That gives its business a two, if not three, sided focus which spans selling to consumers in Southeast Asia through Zilingo.com — which is present in Thailand, Singapore, Malaysia and Indonesia with the Philippines and Australia coming soon — reaching overseas retailers through Zilingo Asia Mall, and developing the b2b play.
In Southeast Asia, its home market, Zilingo doesn’t pressure its merchants to sell on its platform exclusively — “we don’t mind if they go to Instagram, Lazada, Tokopedia and Shopee,” Bose said — but in the U.S. it doesn’t have a go-to consumer outlet. It’s possible that might change with the company considering potential partnerships, although it seems unlikely it will launch its own consumer play.
That’s helped it avoid tricky times for specialist e-commerce services, which battle tough competition, pricing wars and challenging dynamics, and instead become one of Southeast Asia’s highest-capitalized startups. The company’s U.S. plan is ambitious, and it is taking longer than expected to get off the ground, but that makes it a startup that is worth keeping an eye on in 2019. It’s also an example that the startup journey is not defined since, in some cases, the biggest opportunities aren’t presented immediately.
Hard to believe, but we’re only a few months out from the next TC Sessions: Robotics. As we get ready for our third year, take a trip down robotic memory lane with these highlights from last year’s big event.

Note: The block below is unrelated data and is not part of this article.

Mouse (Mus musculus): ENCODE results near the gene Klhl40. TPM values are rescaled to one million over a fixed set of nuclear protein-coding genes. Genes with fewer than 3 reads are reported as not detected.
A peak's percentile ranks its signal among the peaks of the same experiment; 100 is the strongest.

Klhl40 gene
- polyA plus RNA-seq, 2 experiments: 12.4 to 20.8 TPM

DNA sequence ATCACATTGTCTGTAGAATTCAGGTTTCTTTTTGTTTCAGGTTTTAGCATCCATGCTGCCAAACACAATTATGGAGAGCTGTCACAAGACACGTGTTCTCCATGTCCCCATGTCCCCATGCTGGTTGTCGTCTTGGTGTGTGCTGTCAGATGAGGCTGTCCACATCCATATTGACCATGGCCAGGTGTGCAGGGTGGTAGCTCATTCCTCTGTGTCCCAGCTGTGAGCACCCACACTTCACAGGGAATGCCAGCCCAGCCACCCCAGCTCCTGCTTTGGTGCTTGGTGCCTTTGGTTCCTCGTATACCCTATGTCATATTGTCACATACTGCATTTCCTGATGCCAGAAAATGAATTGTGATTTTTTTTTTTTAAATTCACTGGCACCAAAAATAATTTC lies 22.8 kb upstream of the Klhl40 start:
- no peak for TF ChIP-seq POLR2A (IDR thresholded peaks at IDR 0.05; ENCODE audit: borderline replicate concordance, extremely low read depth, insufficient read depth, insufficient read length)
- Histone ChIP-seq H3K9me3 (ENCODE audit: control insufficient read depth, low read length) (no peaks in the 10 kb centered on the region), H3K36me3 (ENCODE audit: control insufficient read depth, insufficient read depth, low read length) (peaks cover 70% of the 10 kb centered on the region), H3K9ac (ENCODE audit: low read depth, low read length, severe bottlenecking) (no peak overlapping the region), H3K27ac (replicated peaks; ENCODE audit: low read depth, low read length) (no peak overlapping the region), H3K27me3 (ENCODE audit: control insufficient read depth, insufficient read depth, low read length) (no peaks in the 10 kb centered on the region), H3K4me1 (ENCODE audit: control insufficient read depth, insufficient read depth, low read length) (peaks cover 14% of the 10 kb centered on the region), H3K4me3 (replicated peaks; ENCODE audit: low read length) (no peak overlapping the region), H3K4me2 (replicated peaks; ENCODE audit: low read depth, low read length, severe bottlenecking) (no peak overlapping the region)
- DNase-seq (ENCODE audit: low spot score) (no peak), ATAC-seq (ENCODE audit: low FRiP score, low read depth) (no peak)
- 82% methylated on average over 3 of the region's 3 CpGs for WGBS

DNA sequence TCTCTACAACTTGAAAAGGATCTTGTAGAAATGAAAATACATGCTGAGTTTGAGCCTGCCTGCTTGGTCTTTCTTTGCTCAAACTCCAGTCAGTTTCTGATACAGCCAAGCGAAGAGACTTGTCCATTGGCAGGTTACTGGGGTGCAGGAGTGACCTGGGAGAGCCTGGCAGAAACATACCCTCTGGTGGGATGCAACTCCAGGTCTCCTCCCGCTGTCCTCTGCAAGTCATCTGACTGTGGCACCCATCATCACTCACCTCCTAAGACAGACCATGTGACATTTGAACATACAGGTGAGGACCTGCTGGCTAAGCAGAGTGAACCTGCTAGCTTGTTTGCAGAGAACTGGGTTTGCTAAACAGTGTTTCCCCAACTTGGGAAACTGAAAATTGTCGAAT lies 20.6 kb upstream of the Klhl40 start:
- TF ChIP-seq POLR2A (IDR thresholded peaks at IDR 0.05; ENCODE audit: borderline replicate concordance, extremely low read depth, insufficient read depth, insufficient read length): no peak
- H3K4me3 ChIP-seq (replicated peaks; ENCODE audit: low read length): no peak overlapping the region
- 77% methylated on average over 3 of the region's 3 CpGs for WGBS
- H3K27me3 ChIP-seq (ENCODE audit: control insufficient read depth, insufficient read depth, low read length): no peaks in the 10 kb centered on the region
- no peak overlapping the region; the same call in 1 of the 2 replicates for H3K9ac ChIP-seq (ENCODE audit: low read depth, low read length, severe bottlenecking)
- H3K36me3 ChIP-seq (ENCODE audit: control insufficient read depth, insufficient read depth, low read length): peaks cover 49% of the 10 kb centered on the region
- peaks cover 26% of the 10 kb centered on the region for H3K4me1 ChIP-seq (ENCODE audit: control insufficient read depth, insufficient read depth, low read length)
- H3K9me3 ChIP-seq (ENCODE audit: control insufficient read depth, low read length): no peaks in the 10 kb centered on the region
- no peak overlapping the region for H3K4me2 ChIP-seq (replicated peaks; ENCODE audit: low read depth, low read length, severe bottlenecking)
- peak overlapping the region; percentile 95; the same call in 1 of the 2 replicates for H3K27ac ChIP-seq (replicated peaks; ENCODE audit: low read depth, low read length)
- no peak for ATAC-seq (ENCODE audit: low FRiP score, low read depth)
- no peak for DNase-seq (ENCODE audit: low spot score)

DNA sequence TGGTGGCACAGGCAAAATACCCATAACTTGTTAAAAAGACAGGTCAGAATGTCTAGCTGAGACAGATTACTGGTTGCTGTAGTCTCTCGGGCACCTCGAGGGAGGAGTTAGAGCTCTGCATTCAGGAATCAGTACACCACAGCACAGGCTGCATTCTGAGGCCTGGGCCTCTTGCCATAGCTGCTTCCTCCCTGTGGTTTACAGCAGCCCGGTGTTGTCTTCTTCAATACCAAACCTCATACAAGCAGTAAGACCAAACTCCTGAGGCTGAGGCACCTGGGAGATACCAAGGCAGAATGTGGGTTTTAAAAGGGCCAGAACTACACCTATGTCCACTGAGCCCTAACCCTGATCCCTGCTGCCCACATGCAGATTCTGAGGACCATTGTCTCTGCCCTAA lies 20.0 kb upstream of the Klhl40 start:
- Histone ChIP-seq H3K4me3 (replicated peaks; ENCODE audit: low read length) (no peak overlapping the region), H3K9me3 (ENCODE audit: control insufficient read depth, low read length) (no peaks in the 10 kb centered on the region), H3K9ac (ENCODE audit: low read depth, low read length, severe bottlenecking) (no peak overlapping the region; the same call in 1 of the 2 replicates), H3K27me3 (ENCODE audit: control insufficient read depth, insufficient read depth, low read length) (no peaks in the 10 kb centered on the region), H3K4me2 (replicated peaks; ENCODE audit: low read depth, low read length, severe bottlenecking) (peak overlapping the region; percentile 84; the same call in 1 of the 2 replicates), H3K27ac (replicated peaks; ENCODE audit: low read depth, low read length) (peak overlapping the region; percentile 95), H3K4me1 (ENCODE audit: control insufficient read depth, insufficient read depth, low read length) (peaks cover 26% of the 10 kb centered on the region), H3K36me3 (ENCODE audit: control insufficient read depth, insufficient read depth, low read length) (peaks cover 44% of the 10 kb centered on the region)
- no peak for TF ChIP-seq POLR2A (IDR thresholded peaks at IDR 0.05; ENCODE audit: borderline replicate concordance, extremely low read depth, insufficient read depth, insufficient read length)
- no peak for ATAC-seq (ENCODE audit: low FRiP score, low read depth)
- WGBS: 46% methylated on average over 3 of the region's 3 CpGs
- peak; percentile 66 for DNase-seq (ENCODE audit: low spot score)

We’ll be returning to UC Berkeley’s Zellerbach Hall in April, this time with an added focus on artificial intelligence. Last week we announced that computer science professor Hany Farid and VC/Playground global co-founder Peter Barrett will be joining us at the event, and now we’ve got a couple more big names to share with you.
Melonee Wiseis the CEO of collaborative warehouse robotics company Fetch. She previously worked at influential Bay Area robotics startup Willow Garage, where she helped develop the ROS (Robotic Operating System), the PR2 and TurtleBot. Wise has received numerous awards, including MIT Technology Review’s TR35, and was named a 2018 World Economic Forum Technology Pioneer.
Anca Dragan is an assistant professor at UC Berkeley’s EECS (Electric Engineering and Computer Sciences) department, with a focus on human-robotic interaction. Her team explores the fields of autonomous vehicles, manufacturing and assistive robotics. Dragan is a co-founder of the Berkeley AI Research Lab and has received a Sloan Fellowship, MIT TR35, Okawaand NSF CAREER awards.
A former Magic Leap engineer believes the problem with most consumer-facing augmented headsets on the market is their bulky size.
“You wouldn’t want to wear them for more than one hour,” Xu Chi, founder and chief executive officer of Nreal told me as he put on a bright orange headgear that looked just like plastic Ray-Ban shades. Called Light and powered by Qualcomm’s Snapdragon processor, Nreal’s first-generation mixed reality glasses officially launched at Las Vegas’ tech trade show CES this week.
With a light-weight play, the two-year-old Chinese startup managed to bring in some big-name investors. Aside from debuting Light, Nreal also announced this week that it has raised $15 million in total funding to date. The proceeds include a Series A from Shunwei, the venture fund that Xiaomi founder set up, Baidu’s video streaming unit iQiyi, investment firm China Growth Capital, and others. According to Xu, R&D is his company’s biggest expense at this stage.